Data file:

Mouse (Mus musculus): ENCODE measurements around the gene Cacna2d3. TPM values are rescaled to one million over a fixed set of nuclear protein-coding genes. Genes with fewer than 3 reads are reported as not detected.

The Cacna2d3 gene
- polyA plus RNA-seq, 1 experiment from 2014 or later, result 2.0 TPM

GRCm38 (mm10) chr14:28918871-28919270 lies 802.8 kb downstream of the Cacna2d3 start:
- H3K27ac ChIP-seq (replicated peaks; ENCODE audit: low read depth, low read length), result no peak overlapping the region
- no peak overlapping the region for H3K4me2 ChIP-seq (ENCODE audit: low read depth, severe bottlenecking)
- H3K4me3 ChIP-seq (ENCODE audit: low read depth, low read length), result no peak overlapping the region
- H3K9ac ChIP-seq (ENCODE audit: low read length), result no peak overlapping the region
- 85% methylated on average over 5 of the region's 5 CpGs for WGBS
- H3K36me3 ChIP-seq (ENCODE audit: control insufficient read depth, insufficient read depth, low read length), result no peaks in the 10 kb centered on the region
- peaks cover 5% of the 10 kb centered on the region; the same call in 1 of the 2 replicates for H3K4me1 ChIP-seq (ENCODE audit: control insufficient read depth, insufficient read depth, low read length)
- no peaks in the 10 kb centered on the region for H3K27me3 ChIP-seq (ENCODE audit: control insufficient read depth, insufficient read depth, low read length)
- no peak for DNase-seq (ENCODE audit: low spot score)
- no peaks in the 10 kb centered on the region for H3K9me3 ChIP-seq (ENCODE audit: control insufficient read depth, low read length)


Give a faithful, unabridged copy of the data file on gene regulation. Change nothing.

Mouse (Mus musculus): ENCODE measurements around the gene Cacna2d3. TPM values are rescaled to one million over a fixed set of nuclear protein-coding genes. Genes with fewer than 3 reads are reported as not detected.

The Cacna2d3 gene
- polyA plus RNA-seq, 1 experiment from 2014 or later, result 2.0 TPM

GRCm38 (mm10) chr14:28918871-28919270 lies 802.8 kb downstream of the Cacna2d3 start:
- H3K27ac ChIP-seq (replicated peaks; ENCODE audit: low read depth, low read length), result no peak overlapping the region
- no peak overlapping the region for H3K4me2 ChIP-seq (ENCODE audit: low read depth, severe bottlenecking)
- H3K4me3 ChIP-seq (ENCODE audit: low read depth, low read length), result no peak overlapping the region
- H3K9ac ChIP-seq (ENCODE audit: low read length), result no peak overlapping the region
- 85% methylated on average over 5 of the region's 5 CpGs for WGBS
- H3K36me3 ChIP-seq (ENCODE audit: control insufficient read depth, insufficient read depth, low read length), result no peaks in the 10 kb centered on the region
- peaks cover 5% of the 10 kb centered on the region; the same call in 1 of the 2 replicates for H3K4me1 ChIP-seq (ENCODE audit: control insufficient read depth, insufficient read depth, low read length)
- no peaks in the 10 kb centered on the region for H3K27me3 ChIP-seq (ENCODE audit: control insufficient read depth, insufficient read depth, low read length)
- no peak for DNase-seq (ENCODE audit: low spot score)
- no peaks in the 10 kb centered on the region for H3K9me3 ChIP-seq (ENCODE audit: control insufficient read depth, low read length)